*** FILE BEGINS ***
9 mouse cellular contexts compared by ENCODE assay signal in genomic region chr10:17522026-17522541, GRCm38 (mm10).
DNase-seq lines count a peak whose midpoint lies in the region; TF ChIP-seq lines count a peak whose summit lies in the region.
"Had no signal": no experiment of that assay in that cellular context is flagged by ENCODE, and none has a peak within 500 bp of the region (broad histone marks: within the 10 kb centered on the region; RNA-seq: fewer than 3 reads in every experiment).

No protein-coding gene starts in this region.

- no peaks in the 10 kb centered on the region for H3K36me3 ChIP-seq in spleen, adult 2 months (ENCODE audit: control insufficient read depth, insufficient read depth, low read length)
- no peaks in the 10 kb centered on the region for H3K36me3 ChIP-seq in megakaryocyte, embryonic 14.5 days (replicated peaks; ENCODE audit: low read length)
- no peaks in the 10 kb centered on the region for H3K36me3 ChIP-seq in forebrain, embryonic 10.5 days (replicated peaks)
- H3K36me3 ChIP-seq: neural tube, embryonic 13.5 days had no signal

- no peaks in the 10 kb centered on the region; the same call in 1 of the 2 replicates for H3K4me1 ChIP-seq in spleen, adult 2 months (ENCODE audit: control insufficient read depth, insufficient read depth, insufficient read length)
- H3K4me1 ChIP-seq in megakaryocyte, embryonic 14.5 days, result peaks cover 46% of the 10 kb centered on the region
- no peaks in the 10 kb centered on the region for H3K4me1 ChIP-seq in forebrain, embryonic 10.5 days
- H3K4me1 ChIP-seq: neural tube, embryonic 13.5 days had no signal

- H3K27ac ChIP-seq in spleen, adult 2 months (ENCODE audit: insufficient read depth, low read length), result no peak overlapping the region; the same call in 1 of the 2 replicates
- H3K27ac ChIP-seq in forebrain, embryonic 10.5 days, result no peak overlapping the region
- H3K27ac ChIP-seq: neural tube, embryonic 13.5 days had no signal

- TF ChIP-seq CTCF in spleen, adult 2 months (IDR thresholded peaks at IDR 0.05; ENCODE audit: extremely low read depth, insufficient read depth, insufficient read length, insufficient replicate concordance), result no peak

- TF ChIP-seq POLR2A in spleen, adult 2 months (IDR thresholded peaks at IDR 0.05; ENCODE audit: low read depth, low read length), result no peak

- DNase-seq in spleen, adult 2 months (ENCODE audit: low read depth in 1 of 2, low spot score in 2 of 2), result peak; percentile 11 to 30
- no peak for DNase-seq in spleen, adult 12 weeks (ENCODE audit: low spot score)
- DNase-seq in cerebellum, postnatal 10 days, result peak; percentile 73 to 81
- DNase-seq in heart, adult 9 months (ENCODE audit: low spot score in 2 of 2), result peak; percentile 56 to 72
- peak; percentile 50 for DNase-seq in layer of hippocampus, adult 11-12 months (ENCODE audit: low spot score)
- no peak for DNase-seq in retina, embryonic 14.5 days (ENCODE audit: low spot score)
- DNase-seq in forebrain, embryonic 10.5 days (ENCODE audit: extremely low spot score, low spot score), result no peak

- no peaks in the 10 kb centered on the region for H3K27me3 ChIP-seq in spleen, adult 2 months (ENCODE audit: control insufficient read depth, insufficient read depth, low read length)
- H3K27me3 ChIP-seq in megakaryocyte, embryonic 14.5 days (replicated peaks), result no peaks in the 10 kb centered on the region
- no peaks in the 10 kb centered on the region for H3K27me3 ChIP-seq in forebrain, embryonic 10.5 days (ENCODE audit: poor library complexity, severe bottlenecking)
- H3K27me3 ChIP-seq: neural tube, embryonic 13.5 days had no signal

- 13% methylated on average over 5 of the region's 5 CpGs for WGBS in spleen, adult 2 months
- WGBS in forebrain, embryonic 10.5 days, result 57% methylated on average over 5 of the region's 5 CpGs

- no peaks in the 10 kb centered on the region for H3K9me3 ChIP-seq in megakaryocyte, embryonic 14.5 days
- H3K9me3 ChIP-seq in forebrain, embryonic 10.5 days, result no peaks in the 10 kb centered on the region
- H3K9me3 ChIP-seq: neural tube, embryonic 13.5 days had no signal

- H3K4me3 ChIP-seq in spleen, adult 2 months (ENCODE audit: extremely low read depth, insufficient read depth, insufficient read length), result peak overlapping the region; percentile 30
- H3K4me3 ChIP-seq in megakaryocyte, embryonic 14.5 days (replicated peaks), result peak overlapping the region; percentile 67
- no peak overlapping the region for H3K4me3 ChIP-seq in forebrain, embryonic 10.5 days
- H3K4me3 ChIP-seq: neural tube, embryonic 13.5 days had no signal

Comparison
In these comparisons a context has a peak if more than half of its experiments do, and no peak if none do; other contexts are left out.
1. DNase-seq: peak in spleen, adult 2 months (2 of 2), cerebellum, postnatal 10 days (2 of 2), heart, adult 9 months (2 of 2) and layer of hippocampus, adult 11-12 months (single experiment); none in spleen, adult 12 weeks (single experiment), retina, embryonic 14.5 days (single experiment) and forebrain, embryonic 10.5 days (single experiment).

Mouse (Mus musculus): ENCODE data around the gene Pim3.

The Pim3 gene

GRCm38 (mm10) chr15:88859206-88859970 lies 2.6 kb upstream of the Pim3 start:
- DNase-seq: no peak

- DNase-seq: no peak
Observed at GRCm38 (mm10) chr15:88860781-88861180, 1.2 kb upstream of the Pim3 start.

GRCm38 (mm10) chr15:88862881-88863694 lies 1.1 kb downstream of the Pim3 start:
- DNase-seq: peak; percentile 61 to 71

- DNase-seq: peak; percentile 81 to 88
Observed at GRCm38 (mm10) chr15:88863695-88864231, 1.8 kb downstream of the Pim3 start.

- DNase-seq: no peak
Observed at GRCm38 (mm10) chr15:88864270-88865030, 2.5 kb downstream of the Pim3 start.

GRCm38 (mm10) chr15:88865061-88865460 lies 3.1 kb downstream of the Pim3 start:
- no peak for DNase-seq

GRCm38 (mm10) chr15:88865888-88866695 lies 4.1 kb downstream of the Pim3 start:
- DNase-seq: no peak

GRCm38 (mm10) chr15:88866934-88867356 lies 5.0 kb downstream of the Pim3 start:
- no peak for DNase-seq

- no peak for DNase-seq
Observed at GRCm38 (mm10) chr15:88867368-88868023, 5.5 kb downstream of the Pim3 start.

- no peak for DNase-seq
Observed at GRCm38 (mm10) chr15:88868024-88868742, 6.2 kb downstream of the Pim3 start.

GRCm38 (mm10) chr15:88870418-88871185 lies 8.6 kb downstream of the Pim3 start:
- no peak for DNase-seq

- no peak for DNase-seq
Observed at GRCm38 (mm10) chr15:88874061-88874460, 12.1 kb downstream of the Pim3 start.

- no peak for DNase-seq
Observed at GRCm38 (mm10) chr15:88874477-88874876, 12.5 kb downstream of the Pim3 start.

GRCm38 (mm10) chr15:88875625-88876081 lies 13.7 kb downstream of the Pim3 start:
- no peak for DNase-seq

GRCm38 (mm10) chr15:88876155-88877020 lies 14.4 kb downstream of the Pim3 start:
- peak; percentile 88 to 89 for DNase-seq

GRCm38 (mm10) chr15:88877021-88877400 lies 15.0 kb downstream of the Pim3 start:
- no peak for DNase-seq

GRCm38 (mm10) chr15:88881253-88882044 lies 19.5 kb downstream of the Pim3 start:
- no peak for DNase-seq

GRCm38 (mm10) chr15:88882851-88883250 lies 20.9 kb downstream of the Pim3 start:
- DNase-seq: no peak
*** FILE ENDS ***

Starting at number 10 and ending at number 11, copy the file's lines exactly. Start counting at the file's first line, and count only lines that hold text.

- H3K4me1 ChIP-seq in megakaryocyte, embryonic 14.5 days, result peaks cover 46% of the 10 kb centered on the region
- no peaks in the 10 kb centered on the region for H3K4me1 ChIP-seq in forebrain, embryonic 10.5 days